There can be no doubt the police service is facing a time of unprecedented pressure. With Chief Officers commenting almost weekly on the new demands the service is facing and the difficulties these present you might question whether demand on the police service of the future will be manageable?
Recently Sir Bernard Hogan-Howe, the Commissioner of the Metropolitan Police, described how the police are guilty of saying, ‘yes we can,’ too much and how, when it comes to other agencies, “we have to make collaboration work or we’ll be picking up the pieces from society’s failings” (Hogan-Howe 2015, p.26). Others, such as Sir Peter Fahy, the Chief Constable of Greater Manchester Police, have warned of a time when the police will only be able to provide a reactive, as opposed to preventative, service.
In January of this year the College of Policing published its analysis of demand on the police service. Based on data gathered from across the country their research demonstrated how demand is not just increasing but is also changing, with increased pressures in respect of mental health, missing persons and other protective statutory requirements.
What was interesting about this research was how little is known about preventing demand; “there is a limited amount of information on the amount of time the police spend undertaking problem solving … [on activities that allow] police to drive down crime” (College of Policing 2015, p.12). According to the research we are becoming clearer on the increasing demands the police face and the time it consumes, but we’re still unclear on the time invested in preventing the demand occurring in the first place. This leads me to pose the question, ‘what priority is placed on officers to spend the time, which may take months or even years, to reduce the unprecedented demands faced by the police?’
To reduce demand on the police by children’s homes, hospitals, care homes, and those tasked with the welfare of the more vulnerable in society, might just require a change in how the police service is viewed. Perhaps the problem isn’t demand on the police, but on how society, its communities and individuals view the role of the police and other agencies. Through a generation of ‘service provision’ and catchy lines such as, ‘You Said, We Did,’ have we achieved nothing more than a situation where many in our communities consider the first stage in resolving their problems to be a phone call to the police? And to perpetuate that situation, have the police been guilty of saying, ‘yes we can,’ in response?
I was at a PACT meeting recently where a neighbourhood sergeant gave an account of what his team had been doing over a three-month period. He described the demand they faced by just a few families with their disputes and the nuisance they caused to other members of the community.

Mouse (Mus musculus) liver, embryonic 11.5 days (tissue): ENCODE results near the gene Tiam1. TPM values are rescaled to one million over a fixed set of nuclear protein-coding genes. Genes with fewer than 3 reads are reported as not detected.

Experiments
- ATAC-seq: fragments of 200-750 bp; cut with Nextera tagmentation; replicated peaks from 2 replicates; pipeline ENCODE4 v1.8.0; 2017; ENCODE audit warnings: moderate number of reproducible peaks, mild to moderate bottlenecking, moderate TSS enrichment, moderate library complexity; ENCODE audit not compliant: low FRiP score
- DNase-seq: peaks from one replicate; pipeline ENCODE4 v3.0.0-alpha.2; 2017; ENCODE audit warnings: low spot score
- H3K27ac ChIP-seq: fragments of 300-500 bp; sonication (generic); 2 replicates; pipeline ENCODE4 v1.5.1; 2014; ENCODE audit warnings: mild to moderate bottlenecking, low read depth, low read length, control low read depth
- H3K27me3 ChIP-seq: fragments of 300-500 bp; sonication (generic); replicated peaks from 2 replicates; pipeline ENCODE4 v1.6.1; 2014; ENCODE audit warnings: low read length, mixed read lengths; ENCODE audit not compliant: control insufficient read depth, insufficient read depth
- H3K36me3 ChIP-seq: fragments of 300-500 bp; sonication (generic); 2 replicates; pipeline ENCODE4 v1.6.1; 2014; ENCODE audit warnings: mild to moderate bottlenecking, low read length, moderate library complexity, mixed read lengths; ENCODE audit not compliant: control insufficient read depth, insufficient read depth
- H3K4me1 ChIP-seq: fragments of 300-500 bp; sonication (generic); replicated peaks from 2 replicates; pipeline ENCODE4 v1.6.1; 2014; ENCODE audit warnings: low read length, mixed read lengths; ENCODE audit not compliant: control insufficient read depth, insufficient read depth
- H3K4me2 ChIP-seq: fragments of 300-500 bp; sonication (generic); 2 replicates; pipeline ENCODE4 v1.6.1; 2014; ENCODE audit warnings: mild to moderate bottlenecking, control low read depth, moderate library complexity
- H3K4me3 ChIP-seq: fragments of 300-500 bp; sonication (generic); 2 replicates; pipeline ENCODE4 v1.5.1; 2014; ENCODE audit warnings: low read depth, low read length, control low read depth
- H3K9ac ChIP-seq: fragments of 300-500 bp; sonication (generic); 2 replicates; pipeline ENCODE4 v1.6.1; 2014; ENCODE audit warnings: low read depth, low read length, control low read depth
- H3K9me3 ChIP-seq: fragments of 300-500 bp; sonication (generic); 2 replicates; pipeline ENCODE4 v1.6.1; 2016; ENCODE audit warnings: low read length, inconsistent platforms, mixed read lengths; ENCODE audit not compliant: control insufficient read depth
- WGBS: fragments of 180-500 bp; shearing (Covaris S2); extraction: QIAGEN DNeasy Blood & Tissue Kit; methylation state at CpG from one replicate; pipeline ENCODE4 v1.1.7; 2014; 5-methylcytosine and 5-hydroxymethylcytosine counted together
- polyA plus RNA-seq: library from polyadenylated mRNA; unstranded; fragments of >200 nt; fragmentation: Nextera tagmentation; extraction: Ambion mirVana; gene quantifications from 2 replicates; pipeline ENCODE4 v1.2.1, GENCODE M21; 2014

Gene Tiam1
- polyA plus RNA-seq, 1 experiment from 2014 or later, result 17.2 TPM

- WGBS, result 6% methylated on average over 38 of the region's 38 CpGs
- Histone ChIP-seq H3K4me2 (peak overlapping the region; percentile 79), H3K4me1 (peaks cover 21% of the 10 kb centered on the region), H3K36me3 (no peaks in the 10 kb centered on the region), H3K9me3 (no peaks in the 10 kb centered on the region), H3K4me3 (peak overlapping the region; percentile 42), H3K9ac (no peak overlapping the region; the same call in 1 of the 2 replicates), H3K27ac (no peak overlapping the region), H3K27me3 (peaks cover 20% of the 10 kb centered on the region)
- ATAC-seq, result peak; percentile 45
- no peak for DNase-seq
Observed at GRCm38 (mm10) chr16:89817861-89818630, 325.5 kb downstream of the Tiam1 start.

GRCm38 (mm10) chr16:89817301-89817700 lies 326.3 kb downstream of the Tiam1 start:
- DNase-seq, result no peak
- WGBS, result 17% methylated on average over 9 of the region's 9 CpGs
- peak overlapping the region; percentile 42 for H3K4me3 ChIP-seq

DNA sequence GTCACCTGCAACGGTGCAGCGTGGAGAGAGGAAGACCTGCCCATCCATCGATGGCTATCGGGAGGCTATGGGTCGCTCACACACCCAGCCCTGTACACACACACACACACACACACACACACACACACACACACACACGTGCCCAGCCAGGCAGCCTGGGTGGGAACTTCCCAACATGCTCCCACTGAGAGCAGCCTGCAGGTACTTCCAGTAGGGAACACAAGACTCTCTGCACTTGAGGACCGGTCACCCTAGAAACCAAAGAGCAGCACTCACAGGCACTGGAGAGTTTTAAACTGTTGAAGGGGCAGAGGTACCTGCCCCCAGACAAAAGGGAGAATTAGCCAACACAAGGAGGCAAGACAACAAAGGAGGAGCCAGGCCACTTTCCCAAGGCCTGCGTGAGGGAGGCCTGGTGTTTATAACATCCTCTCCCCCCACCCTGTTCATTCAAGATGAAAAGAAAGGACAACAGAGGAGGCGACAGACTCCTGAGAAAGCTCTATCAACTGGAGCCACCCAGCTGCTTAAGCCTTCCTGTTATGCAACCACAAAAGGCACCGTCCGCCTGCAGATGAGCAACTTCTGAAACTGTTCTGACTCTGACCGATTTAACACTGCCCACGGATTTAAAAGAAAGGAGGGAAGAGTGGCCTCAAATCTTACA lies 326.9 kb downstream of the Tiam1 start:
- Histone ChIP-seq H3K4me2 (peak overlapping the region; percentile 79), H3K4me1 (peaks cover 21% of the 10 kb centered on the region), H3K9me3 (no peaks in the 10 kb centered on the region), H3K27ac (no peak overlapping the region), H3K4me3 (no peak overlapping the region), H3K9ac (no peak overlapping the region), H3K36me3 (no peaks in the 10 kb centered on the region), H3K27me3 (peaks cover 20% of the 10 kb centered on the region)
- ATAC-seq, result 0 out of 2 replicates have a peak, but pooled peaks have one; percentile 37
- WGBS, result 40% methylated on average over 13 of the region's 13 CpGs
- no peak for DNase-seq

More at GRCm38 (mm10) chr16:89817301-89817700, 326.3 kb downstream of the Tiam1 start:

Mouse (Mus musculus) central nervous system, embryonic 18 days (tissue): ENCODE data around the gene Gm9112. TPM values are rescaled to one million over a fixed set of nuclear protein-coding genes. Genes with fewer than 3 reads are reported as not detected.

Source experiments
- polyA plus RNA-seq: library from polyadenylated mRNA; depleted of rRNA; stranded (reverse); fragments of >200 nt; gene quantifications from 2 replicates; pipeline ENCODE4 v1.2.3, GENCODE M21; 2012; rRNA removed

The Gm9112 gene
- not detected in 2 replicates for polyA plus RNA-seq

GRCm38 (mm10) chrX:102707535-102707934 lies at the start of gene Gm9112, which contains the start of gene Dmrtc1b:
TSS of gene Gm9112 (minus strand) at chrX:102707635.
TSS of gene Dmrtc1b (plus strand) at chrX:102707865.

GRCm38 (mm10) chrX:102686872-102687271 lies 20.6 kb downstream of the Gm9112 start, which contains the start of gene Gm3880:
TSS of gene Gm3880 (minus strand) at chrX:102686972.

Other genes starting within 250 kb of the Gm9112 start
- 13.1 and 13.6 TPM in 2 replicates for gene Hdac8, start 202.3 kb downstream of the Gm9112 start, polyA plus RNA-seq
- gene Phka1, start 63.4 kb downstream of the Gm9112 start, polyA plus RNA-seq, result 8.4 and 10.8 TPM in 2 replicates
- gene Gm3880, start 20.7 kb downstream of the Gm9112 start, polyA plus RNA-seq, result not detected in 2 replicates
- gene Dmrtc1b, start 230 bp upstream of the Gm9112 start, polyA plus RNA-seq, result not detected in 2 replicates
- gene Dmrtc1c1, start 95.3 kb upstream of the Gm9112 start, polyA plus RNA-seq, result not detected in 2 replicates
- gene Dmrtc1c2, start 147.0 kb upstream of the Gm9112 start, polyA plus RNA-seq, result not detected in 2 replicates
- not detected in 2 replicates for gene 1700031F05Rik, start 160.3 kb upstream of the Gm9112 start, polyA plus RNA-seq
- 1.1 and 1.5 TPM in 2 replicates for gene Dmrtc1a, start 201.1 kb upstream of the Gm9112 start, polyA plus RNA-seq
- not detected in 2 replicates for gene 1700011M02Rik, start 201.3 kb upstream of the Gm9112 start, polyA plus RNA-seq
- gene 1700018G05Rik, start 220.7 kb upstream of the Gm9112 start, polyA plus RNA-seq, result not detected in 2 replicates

What struck me was the phrase he used to end his account, how, ‘none of it was police related.’ So if it wasn’t police related then why were the police dealing with it? And what exactly was the ‘it?’ When I described this scenario to a senior officer recently he explained how in dealing with this demand in the here and now they had prevented more demand in future. I’m not convinced.
The problem here isn’t demand; it’s a culture of reliance built up through years of the police and other agencies consistently responding to incidents (or are they just events?) where individuals and communities have lost the ability to manage situations themselves. They call the police, the police say yes, and then find themselves entwined in a game of, ‘touched you last.’ Once embroiled in the ‘event’ police find themselves trapped as players in a game that shouldn’t be theirs to play. Is this the ‘invisible demand’ that is the real cause of the police struggling to cope with austerity?
While the demand described above starts with a non-police related event, there’s another type of ‘invisible demand,’ where the police and/or other agencies put solutions to problems in place that are the cause of further demand.
Consider the sign pictured in this blog. Yes, it really does say, ‘Games Prohibited,’ and yes, there are several of them still displayed in residential communities. We use this sign as a demand related case study in our courses (on the Skills for Justice Awards programme), where our delegates usually pose questions such as: ‘What’s the problem this sign is trying to solve?’ ‘Who put it up?’ ‘Why did they put it up?’ and, ‘how are you going to manage a caller who reports individuals breaching the sign’s conditions?’